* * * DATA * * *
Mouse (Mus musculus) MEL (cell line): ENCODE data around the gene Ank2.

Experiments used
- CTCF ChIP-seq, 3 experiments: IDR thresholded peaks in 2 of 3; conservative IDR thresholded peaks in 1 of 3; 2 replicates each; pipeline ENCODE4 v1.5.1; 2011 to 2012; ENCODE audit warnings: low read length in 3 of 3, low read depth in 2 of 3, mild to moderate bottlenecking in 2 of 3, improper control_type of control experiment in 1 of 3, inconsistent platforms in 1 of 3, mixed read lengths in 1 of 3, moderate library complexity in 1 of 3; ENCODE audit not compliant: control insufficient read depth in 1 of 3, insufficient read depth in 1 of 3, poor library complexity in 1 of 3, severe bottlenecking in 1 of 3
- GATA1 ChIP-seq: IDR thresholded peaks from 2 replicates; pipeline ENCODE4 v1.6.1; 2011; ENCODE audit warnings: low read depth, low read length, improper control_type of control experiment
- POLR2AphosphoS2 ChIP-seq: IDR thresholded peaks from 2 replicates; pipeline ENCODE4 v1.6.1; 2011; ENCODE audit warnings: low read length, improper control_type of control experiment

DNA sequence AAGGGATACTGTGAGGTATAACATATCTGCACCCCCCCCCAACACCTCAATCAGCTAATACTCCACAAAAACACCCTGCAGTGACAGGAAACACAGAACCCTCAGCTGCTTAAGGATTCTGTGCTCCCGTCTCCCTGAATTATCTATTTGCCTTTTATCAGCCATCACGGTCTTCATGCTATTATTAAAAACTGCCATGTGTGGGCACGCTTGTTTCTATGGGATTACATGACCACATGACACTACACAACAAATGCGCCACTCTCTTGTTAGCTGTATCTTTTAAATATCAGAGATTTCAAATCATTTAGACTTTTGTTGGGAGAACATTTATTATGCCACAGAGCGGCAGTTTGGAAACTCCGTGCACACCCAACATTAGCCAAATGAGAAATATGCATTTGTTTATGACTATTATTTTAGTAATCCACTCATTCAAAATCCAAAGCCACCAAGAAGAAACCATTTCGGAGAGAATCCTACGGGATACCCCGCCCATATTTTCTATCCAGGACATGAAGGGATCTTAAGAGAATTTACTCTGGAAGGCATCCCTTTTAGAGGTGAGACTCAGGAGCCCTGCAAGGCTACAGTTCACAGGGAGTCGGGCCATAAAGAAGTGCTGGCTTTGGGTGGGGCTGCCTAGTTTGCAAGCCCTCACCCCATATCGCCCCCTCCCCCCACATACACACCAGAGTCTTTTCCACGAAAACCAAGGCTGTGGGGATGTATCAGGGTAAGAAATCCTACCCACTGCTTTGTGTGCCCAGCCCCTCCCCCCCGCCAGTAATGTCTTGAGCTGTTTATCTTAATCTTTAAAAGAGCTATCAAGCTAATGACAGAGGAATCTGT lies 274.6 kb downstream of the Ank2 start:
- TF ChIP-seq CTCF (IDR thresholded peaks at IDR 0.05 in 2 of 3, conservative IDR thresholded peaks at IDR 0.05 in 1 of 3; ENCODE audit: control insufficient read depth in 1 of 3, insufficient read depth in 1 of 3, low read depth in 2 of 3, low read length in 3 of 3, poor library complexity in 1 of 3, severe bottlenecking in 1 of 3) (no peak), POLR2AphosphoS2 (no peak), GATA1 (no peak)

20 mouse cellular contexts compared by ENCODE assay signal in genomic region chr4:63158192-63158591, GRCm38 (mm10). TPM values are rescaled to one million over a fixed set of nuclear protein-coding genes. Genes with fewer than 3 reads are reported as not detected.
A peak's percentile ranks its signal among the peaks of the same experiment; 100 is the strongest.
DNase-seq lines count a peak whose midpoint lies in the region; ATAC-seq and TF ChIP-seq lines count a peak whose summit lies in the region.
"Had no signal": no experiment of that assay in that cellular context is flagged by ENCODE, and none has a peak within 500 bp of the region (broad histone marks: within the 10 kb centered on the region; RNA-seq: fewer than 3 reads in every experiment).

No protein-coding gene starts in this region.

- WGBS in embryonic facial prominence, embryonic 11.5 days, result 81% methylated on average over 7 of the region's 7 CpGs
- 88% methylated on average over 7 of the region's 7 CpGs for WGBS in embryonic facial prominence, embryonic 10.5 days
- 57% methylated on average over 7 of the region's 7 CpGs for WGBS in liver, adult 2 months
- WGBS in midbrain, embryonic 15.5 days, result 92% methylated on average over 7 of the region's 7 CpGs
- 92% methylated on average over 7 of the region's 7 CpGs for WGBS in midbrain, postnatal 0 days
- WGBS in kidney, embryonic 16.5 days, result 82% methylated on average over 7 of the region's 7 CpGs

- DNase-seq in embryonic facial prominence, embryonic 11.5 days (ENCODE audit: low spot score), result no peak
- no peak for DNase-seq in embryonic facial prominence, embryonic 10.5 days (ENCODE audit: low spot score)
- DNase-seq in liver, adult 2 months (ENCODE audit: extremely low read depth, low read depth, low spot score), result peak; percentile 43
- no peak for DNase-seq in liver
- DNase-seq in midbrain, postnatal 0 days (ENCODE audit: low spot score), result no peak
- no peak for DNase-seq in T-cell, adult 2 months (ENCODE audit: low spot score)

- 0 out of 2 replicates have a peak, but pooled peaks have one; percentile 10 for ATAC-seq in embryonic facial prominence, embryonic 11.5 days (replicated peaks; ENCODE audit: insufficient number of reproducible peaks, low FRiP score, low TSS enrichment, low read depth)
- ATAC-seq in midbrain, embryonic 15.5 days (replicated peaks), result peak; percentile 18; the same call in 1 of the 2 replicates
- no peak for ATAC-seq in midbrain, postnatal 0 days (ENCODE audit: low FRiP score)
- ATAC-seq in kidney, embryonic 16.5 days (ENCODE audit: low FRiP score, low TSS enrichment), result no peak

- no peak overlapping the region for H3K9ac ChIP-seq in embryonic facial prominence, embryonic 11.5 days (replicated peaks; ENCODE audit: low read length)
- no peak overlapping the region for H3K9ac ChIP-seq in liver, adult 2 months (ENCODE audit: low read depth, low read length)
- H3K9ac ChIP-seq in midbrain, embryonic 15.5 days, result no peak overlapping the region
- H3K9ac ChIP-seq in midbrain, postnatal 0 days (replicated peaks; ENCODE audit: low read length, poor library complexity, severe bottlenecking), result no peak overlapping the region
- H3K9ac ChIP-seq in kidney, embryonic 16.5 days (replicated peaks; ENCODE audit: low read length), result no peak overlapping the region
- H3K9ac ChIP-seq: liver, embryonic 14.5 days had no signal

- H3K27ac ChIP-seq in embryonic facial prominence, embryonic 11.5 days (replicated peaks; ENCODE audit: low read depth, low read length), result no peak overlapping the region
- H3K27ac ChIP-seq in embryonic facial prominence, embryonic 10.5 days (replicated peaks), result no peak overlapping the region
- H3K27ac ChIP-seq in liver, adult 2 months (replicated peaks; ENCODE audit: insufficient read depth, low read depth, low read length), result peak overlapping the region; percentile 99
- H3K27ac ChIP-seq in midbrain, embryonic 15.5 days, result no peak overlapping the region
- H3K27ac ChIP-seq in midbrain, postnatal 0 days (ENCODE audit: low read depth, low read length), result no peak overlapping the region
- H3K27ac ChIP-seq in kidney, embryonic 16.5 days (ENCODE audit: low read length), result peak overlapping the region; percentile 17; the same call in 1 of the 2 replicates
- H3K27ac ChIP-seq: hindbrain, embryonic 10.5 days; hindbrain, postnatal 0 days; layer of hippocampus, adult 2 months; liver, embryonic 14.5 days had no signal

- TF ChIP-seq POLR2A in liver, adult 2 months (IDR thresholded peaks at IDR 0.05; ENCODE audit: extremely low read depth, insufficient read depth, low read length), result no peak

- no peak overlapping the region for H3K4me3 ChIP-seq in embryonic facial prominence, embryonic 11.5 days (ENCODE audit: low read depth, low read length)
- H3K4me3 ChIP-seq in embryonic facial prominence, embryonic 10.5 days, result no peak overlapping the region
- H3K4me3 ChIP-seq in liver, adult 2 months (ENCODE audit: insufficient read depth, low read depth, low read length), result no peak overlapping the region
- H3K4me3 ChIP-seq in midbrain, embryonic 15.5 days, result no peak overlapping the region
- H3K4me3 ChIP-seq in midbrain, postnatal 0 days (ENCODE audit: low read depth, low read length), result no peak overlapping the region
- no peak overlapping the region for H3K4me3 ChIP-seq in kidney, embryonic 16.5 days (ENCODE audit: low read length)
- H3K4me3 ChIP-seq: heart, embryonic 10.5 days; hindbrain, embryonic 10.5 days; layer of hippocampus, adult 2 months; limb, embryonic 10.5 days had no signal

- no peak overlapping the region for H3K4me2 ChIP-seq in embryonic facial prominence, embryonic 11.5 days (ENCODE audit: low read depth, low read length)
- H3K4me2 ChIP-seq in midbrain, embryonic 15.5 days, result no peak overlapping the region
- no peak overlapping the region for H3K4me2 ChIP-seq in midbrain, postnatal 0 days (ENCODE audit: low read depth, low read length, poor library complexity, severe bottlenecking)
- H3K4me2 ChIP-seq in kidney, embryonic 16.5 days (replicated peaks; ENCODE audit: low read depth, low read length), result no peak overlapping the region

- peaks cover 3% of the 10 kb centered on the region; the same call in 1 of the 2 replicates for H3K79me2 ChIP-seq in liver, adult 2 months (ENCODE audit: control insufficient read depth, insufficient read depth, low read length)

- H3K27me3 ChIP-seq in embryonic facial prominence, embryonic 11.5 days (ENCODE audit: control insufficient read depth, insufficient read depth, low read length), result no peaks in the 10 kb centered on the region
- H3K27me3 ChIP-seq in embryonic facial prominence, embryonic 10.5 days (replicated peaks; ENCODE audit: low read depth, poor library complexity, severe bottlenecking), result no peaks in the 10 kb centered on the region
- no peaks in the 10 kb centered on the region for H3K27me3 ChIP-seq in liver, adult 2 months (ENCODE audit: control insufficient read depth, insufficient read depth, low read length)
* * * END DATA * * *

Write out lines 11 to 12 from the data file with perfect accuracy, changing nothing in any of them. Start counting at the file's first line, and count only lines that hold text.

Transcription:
"Had no signal": no experiment of that assay in that cellular context is flagged by ENCODE, and none has a peak within 500 bp of the region (broad histone marks: within the 10 kb centered on the region; RNA-seq: fewer than 3 reads in every experiment).

No protein-coding gene starts in this region.